“What do we got?” Detective Reid Pierce asked the rookie guarding the corral of yellow crime scene tape. A bloodless moon hung low in the gluey August night.
“The boyfriend stopped over after the bars closed. He found her.”
“Okay,” Pierce said. He dug in his pocket for a notepad and pen. His spare keys and change jingled. His watch said 3:17 a.m. He hadn’t been to sleep yet. When the phone rang, he’d been searching for something he’d missed.
“Who’s been inside, besides the boyfriend?” Pierce asked. He plucked a silk handkerchief from the pocket of his houndstooth sports jacket and patted sweat beads from his clean-shaven head.
“Just me,” the rookie said. “I saw her.” He glanced at his shoes and cleared his throat. “In the bed. As soon as I saw it, I called dispatch. It’s the Creep.”
Pierce grinned and shook his head. Rookies, he thought. “You knew it was the Creep from looking at the body?”
“By what he did to her.”
“That’s his trademark, kid.”
The Crestview Creep had been murdering prostitutes and defiling their corpses for two years. This made victim number eight. And still no clues. No mistakes. Not bad, Pierce thought.
An unmarked cruiser slid past, parting a gaggle of patrolmen murmuring and staring at the bungalow inside the tape. The car parked. The driver’s door opened. When Detective Sean Burke climbed out, the shocks creaked with relief. In Canada, Burke could’ve passed for a lumberjack. He raked his sausage fingers through a wild nest of brown hair. His shirt hung askew, buttoned in the wrong holes.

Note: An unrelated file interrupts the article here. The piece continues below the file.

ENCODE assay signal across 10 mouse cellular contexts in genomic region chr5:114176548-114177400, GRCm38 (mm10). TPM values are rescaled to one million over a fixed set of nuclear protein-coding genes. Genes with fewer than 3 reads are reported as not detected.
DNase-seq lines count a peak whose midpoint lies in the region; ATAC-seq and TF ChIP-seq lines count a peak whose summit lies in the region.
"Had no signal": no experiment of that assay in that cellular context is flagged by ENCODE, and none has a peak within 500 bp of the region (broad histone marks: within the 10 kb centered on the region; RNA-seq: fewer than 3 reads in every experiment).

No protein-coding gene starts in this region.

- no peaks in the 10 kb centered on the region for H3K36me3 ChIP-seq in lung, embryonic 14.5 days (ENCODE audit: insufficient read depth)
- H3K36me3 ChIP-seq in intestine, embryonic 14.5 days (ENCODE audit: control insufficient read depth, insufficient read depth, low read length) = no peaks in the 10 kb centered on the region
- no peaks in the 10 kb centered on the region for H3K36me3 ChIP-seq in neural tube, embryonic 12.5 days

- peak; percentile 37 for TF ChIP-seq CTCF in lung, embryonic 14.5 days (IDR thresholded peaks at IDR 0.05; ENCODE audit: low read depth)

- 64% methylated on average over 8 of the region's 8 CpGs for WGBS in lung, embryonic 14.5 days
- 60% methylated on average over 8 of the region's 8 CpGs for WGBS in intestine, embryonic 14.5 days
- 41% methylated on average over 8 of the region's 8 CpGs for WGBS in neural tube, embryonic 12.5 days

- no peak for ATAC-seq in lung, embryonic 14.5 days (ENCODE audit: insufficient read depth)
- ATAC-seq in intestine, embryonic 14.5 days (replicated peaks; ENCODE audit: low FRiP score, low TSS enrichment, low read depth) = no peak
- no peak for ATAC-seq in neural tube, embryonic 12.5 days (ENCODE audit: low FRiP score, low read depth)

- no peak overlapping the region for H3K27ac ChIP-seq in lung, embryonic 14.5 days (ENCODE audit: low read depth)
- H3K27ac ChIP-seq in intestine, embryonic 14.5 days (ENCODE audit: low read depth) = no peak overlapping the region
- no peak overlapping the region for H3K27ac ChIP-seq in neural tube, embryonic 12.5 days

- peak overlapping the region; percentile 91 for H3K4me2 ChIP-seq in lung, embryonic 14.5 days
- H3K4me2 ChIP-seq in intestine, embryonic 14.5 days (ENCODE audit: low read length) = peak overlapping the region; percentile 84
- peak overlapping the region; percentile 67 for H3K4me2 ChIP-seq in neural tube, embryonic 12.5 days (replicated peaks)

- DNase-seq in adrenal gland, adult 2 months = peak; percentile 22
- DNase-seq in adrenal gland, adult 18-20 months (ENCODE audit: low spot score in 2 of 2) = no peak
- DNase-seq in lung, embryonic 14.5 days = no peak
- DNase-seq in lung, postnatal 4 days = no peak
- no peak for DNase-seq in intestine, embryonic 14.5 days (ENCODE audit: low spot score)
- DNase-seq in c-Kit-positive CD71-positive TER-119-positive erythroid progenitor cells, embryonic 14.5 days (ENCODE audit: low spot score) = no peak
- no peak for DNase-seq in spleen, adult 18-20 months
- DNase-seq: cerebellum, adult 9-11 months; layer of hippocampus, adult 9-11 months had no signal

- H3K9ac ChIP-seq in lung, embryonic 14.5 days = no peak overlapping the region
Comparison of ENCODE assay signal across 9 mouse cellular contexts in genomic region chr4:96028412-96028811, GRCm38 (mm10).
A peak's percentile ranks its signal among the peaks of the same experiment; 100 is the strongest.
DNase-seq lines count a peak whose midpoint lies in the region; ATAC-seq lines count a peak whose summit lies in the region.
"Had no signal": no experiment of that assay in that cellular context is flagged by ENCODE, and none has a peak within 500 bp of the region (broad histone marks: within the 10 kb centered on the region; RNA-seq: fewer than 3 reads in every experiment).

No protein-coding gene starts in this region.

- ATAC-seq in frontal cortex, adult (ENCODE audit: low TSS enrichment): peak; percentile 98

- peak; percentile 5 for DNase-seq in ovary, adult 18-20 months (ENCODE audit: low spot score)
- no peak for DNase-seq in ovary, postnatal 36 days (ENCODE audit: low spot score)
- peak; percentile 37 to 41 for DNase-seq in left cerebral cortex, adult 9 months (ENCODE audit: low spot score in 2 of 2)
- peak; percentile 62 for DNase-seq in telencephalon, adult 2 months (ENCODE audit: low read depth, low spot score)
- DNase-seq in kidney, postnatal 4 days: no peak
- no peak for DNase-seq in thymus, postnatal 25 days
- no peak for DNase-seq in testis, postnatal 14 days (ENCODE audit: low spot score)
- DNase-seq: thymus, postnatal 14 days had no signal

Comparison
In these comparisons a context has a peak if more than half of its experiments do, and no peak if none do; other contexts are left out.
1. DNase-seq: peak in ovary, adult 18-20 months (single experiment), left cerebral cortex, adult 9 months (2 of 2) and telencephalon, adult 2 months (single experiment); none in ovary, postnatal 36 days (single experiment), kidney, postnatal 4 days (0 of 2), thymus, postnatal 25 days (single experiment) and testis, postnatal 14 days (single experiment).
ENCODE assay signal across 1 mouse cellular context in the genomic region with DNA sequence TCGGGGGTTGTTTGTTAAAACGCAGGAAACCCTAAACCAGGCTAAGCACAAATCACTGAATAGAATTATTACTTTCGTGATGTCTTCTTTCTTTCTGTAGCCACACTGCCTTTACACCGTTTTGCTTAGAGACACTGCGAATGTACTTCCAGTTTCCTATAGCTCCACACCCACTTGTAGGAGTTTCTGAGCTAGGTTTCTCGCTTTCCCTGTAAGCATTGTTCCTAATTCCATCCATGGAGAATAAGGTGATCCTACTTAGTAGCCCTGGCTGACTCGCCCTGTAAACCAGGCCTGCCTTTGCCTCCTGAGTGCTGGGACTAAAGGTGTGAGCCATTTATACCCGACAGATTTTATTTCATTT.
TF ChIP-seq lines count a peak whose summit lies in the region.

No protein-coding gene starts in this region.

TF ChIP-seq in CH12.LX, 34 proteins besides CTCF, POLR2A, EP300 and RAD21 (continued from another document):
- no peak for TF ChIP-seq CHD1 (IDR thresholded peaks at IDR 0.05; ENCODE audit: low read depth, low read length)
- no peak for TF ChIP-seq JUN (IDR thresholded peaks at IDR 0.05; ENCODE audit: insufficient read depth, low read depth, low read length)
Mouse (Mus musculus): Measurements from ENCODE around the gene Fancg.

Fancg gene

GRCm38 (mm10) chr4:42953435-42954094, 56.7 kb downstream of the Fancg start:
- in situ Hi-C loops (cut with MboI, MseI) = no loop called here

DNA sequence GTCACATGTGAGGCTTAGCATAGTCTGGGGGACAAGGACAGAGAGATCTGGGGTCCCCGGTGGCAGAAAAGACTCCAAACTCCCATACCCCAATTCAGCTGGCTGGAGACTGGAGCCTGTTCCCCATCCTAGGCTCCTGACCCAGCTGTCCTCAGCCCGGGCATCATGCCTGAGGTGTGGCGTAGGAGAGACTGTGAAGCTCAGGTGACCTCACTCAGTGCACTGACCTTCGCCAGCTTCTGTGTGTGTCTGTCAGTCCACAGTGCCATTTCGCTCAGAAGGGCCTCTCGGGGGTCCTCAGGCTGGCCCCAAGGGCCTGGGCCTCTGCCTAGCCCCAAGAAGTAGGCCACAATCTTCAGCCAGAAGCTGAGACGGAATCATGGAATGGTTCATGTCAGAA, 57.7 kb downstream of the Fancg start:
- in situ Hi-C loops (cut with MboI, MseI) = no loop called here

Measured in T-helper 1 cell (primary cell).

“You look like shit, Burke,” Pierce said. He thought Burke was a moron. That’s why he liked having him as a partner. The idiot would never steal the spotlight.
Burke grunted, slung a tie around his stump-like neck, and fumbled the tie into a knot. He paused, sniffed, and looked up, his brows knitted together. “You wearing cologne?”
“You showered, slapped on cologne, and still beat me here?”
“I was up already.”
“What the hell were you doing up?” Burke yawned, his mouth gaping like an open manhole.
“Couldn’t sleep. I’m obsessed with this case.”
“Aren’t we all,” Burke said. He finished knotting his tie. “Let’s go.”
Pierce led Burke into the house. The dead air reeked of scented candles and stale beer.
Pierce strolled through the rooms with the confidence of a man who’s made murder his business. He scanned the walls, furniture, floors. If the Creep made a mistake, no matter how small, Pierced had to find it. Burke trailed behind, taking notes. In the entire house, only three things looked out of place: the slashed screen in the bathroom, the cut phone cord in the kitchen, and the exhibit in the bedroom.
Pierce froze in the bedroom doorway and examined the display. Burke stood behind him in the hall. The girl’s corpse lay on the bed, spread-eagled, nude from the waist down. A toilet brush jutted from her vagina. Coagulated blood colored the jagged lips of the spine-deep smile carved into her throat.
“You sure it was the Creep?” Burke said.
“Look how she’s posed.” Pierce swept his flashlight beam across the bed. Something metallic winked from a heap of filthy clothes on the floor. Keys. He clicked the light off.
“I can’t see. You’re blocking the door.”
“Let’s go. We don’t want to contaminate the scene.”
“Good call. Maybe forensics can find a print or a hair. Anything to catch the stupid sonofabitch.” Burke spun and clomped down the hall.
When Burke turned the corner, Pierce strode into the bedroom, scooped the keys from the pile of clothes, and tucked them in his pocket. You shit the nest this time, pal, he thought as he left the house.
At home that afternoon, Pierce tossed his keys onto the kitchen table. He hung his suit in the bedroom closet, placed his wallet on the dresser, and dropped his spare keys into the sock drawer. Crawling into bed, he mumbled, “You stupid sonofabitch.”